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How are US Schools doing when compared with schools internationally?

How are US Schools doing when compared with schools internationally?

February 11, 2017

Thank you, Katie Knox, for your drawing.

Dear WinkWorld Readers,

How are our schools doing when we compare them with schools from other countries? Fine. Just fine. It is a myth to think that our schools aren’t doing well.  This myth has been propagated by those who would like you to believe our schools are bad, so that they can take over the schools.  Our new educational lead person in DC wants you to believe this.  Just ask the people of MI, where she was, what happened to their schools when corporate education took control of local public schools.  Or just Google the data and read.

Mostly, in the US, we all love our local public school, but we are not so sure about yours.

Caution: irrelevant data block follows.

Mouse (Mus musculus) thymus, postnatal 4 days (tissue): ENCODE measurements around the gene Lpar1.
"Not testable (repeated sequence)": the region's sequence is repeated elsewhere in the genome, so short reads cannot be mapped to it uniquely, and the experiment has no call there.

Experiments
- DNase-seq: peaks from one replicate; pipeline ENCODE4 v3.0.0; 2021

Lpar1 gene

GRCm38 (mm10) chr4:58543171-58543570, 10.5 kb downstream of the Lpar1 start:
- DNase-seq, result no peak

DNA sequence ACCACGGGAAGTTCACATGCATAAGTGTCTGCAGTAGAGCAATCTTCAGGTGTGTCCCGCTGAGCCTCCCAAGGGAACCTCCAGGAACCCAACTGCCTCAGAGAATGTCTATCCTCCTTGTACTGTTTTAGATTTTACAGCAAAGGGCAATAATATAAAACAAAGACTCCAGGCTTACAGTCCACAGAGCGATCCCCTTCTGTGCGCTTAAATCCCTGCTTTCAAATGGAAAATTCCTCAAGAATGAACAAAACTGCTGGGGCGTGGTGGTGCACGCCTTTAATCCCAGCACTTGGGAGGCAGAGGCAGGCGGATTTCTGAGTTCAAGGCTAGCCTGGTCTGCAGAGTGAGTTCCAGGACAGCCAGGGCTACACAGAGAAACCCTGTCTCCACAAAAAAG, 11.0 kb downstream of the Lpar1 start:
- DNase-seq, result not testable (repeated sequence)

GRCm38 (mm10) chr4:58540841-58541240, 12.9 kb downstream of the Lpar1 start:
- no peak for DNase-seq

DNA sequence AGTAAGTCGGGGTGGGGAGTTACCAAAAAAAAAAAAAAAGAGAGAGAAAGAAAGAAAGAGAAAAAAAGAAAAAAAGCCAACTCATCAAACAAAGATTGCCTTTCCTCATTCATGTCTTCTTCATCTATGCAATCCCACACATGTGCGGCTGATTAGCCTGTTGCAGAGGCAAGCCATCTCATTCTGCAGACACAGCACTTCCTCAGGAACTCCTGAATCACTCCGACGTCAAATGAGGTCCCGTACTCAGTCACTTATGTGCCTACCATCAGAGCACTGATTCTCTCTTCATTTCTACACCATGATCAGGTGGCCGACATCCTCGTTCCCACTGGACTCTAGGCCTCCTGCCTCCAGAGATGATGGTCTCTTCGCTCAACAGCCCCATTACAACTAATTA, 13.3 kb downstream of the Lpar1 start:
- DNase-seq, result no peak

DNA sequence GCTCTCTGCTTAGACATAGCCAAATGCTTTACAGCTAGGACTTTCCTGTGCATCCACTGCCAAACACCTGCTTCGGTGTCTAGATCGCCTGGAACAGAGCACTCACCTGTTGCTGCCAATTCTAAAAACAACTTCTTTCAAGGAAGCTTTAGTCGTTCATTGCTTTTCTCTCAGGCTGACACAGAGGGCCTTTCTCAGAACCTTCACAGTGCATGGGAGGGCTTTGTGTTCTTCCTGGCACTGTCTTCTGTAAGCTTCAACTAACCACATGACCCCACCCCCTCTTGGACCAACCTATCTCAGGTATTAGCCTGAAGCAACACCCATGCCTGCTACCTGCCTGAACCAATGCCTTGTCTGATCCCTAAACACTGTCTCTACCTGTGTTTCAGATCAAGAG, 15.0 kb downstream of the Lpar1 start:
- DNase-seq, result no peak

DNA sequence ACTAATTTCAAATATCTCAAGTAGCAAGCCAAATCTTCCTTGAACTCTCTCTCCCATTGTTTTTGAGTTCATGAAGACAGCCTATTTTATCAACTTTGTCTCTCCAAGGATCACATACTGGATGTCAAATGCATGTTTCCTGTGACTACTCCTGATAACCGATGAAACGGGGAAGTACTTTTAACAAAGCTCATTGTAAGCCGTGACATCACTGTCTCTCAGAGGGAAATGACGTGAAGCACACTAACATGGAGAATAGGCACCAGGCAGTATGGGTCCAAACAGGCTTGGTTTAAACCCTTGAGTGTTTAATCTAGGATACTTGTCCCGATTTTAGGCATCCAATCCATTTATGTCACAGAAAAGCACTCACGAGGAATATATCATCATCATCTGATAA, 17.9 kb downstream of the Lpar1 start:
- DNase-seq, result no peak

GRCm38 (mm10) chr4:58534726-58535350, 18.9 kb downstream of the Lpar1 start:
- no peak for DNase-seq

In the US, we believe in welcoming all kids to our local school.  Many countries do not.  Our schools are very heterogeneous. The kids in our schools often come from high poverty communities, and it is hard to learn when you are hungry, or there just are no books at home. We have lots of kids who bring other languages and are still acquiring English.  We have kids with learning disabilities, physical handicaps, emotional damage, etc.  We are not a homogeneous group, but we all treasure democracy and believe in education for all.  

Below, I am posting some of the information which verifies that US schools are doing just fine.  And, yes, we can do better. You really do not have to read all that I have here, but I so hope that you will stop thinking that US schools are bad.  Just not so.  Stand up and be proud of our kids and schools. Get to your local school and offer to help. Together we can all make our schools even better.

I conclude with a story about blueberries.

“Please, please, please, don’t throw me in the briar patch.”


Thank you, David Berliner and Schools Matter.

Thank you, Steve Krashen and what we can do to protect kids from poverty.

Thank you, The Nation and Diane Ravitch. The data are nuanced, and we must address the needs of kids of poverty.

Thanks, again, Diane Ravitch: Standardized test rank kids by family income.

Thank you, Steven M. Singer.

And, a special thank you to Jaime Robert Volmer for telling us a story about blueberries, er I mean a story about what makes US schools unique.  Yes, you do have to read this one. 




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